A decade ago, none of us could have imagined just how much business and economic dimensions we would see in the restructuring and insolvency industry world of today. It may be bad news for the companies affected; however, we could not have imagined the creativity and dedication of scholars and practitioners in the field in presenting broader perspectives and legislation or the practice growing closer and converging. It may be bad news for the lawyers, as they have to get themselves acquainted with non-traditional legal subjects and develop certain skills. Many of the lawyers I know, however, fully embrace their renewing thinking and working environment where an alignment of legal approaches is since a few years is becoming visible over time. Where the world indeed grows smaller every day, legislations converge to common positions, at least on several key points. Against the backdrop of the recent financial crisis, the past years have witnessed developments of a stunning speed and sophistication in the attempt to find suitable responses to a widely endorsed policy of rescuing economically viable but financially distressed businesses. The EU Restructuring Directive, to be fully accepted in a few weeks is just a signpost underway.
This European (even worldwide) gulf will roll out in the coming years. It will not so much shake, but surely stir business advisors, legislators, insolvency practitioners, and judges. It will require these advisors and turnaround managers to deepen their knowledge and skills to assist corporate management. Along the way, influenced by US Chapter 11 and its feature of keeping the business management in place (‘debtor in possession’), insolvency and restructuring professionals are seeking better ways to enhance value preservation. As a result, consensual turnaround and restructuring ahead of insolvency is becoming Europe’s new default position, Alan Tilley, in his recent book on Turnaround Management, argues. It is a down to earth, practical book drawing upon the author’s 25 years’ experience in turnaround management. It guides the reader through the key issues including the role of turnaround managers in business rescue, basic requirements for a successful turnaround, identifying viable business elements and eliminating loss-making sectors and excess cost. The book is a very useful tool when addressing underlying business problems, managing managers’ overconfidence, developing a turnaround business plan, identifying a revised strategy and what it needs to get the management team to implement these plans, including some war stories, e.g. La Seda de Barcelona. The importance of stakeholder management is emphasised and covers the role of creditors, suppliers, customers and employees, as well as a comprehensive explanation of how new sources of finance. Although an interesting read for lawyers, they should be aware that the author could have done much better (confusing the Insolvency Regulation Recast and the ‘directive’, issued in ‘2015’, and mentioning that the Netherlands ‘has introduced’ new legislation with a version of UK’s scheme of arrangement, the unexplained Appendix with Guidelines and Policy Recommendations). However, for the non-legal stuff, the book has enough to offer: the benefit of a practical explanation of many topics of turnaround, including experiences regarding conflict management and stressing the importance of independent, unconflicted professional advice.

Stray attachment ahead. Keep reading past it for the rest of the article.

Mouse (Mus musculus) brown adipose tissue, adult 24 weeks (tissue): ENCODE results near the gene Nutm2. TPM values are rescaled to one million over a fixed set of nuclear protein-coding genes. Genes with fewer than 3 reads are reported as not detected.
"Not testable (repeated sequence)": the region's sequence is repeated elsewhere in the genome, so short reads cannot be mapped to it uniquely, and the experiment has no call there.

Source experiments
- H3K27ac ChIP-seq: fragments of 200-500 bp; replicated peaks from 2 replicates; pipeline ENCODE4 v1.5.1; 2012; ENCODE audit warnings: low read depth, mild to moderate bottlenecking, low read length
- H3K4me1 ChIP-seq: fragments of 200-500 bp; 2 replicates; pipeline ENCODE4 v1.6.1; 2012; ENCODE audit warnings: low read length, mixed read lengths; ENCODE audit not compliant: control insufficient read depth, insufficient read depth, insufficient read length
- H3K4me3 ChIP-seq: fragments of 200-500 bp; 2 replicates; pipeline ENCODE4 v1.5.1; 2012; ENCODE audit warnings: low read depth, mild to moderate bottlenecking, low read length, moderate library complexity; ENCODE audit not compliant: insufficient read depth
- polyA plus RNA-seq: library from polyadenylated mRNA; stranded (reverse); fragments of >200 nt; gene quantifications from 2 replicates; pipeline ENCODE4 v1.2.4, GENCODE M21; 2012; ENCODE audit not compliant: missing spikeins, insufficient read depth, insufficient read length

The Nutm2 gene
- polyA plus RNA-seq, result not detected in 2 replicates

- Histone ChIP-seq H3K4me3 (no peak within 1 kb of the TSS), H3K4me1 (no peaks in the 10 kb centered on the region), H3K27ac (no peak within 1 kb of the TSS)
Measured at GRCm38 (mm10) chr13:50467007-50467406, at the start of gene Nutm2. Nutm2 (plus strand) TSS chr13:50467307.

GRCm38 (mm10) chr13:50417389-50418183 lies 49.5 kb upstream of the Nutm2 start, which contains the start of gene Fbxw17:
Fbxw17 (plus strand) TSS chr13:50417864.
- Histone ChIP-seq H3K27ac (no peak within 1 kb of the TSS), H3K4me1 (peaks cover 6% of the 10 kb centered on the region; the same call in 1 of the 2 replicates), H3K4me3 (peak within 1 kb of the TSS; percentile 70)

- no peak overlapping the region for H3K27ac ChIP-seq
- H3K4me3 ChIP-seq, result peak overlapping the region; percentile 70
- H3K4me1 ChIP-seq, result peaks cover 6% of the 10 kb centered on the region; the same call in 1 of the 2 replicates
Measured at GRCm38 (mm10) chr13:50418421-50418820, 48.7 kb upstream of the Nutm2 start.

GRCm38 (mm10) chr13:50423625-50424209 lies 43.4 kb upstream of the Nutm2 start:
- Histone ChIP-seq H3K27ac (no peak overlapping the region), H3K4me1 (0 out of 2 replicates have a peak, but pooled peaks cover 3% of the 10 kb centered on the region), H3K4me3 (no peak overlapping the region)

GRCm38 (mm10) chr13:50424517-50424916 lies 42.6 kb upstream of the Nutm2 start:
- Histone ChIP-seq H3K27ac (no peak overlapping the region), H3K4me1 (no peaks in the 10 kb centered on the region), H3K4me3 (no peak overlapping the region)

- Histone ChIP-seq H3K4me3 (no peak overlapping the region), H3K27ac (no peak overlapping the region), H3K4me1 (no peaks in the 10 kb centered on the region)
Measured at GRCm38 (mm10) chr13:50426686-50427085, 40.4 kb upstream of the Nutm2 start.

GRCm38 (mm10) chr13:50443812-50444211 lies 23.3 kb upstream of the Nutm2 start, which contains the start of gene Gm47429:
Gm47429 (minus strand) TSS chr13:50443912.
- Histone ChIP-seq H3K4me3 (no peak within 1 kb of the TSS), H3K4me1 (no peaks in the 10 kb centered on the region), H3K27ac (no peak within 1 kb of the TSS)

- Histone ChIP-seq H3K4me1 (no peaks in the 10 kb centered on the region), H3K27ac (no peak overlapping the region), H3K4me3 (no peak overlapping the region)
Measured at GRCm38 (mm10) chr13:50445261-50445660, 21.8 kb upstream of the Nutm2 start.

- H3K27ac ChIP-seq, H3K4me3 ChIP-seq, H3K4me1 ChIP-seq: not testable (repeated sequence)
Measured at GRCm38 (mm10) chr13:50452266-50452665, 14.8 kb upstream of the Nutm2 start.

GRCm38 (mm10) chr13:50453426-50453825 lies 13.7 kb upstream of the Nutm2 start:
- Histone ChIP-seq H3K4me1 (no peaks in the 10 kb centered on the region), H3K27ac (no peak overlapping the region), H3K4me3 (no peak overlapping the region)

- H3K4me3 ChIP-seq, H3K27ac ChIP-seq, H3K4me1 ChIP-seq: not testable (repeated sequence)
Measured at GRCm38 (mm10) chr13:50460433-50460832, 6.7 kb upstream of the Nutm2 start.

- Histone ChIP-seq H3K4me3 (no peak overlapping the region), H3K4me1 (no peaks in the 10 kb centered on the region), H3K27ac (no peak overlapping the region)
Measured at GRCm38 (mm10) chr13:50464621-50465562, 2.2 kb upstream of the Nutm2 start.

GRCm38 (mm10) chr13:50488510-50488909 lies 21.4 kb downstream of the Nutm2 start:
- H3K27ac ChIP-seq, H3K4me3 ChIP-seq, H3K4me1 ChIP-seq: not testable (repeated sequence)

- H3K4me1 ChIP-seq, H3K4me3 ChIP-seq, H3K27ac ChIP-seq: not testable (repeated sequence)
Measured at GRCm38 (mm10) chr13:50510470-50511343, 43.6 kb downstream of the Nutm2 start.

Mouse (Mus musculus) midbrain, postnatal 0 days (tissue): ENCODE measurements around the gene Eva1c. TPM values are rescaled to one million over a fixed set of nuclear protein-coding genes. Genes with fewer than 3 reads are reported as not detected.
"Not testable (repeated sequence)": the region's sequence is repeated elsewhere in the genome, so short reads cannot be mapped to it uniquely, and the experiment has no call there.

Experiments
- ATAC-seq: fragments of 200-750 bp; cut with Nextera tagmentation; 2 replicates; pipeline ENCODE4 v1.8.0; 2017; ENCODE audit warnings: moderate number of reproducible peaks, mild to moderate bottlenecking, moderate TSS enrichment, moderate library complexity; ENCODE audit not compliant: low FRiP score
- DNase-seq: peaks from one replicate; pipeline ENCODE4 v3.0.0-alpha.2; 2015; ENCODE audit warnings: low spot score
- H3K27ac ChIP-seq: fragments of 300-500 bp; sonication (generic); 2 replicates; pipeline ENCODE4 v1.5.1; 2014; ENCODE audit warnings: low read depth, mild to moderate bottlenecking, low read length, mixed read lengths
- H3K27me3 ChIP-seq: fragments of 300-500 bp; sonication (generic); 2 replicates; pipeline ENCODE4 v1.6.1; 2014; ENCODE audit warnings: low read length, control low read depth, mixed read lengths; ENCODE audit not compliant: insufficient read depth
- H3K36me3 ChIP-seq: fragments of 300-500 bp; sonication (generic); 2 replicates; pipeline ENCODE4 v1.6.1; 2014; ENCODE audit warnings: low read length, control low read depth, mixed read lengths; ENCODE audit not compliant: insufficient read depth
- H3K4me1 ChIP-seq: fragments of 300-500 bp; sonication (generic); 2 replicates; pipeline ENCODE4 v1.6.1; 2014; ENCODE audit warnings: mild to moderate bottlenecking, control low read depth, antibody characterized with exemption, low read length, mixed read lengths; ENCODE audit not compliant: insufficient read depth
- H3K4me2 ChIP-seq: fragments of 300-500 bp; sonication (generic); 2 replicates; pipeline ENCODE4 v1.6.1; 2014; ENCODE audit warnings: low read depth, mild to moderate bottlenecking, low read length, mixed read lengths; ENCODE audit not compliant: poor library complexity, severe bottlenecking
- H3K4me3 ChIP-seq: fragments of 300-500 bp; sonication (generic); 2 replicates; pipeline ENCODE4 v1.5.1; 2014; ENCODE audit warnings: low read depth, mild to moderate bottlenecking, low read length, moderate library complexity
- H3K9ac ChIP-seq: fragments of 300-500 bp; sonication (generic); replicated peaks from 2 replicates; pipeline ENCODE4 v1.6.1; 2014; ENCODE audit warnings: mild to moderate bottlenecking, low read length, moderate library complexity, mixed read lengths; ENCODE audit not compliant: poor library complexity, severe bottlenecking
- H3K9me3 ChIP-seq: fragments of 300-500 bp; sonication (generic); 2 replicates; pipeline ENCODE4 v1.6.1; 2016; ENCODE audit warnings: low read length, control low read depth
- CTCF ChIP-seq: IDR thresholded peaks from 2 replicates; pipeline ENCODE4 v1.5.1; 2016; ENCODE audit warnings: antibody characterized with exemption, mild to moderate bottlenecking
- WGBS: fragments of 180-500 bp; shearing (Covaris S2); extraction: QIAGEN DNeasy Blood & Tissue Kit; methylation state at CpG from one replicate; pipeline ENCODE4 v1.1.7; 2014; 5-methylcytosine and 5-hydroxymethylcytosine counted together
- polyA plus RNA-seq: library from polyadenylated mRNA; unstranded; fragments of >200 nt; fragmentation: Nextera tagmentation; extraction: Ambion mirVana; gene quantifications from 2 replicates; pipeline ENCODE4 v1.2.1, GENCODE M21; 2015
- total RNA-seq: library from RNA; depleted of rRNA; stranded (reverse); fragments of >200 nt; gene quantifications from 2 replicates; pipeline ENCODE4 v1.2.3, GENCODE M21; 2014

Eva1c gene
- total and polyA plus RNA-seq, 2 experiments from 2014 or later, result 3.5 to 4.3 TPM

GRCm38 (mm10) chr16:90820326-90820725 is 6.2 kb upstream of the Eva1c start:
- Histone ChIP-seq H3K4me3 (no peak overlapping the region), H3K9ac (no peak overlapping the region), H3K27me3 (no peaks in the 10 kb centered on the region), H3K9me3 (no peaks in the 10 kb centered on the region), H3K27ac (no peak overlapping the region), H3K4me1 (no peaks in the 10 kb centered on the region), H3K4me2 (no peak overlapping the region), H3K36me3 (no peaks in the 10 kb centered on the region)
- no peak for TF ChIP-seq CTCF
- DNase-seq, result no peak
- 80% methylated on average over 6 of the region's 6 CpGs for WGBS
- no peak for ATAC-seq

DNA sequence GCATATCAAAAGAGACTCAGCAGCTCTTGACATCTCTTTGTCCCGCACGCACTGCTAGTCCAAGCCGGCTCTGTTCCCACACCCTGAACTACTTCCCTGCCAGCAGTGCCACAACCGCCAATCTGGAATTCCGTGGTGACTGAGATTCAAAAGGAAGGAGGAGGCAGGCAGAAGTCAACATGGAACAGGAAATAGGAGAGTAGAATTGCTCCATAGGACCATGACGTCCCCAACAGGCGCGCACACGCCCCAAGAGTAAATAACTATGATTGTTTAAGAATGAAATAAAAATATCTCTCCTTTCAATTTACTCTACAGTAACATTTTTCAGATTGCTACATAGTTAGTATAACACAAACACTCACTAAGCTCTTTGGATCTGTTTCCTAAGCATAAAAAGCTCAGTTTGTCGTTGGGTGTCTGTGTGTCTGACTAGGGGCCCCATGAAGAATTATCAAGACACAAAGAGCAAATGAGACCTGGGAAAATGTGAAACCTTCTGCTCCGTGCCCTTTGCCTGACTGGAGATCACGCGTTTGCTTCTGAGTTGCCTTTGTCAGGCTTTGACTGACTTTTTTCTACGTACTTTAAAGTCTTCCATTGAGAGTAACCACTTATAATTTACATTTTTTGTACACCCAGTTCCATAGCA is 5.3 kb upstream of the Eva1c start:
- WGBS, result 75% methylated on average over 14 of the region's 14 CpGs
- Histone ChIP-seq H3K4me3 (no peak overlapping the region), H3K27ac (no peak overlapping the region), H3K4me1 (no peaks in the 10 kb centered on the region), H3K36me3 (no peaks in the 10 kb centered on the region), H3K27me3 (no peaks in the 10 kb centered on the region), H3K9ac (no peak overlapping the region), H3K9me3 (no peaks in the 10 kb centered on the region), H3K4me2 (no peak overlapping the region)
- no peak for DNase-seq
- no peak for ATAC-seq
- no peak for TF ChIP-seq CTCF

Alan Tilley, Turnaround Management. Unlocking and Preserving Value in Distressed Business. Globe Law and Business 2019. ISBN 9781787421684
Book information via: www.globelawandbusiness.com.
Note: this book I received free of charge from the publisher with the request to announce it or to review it on my blog at www.bobwessels.nl.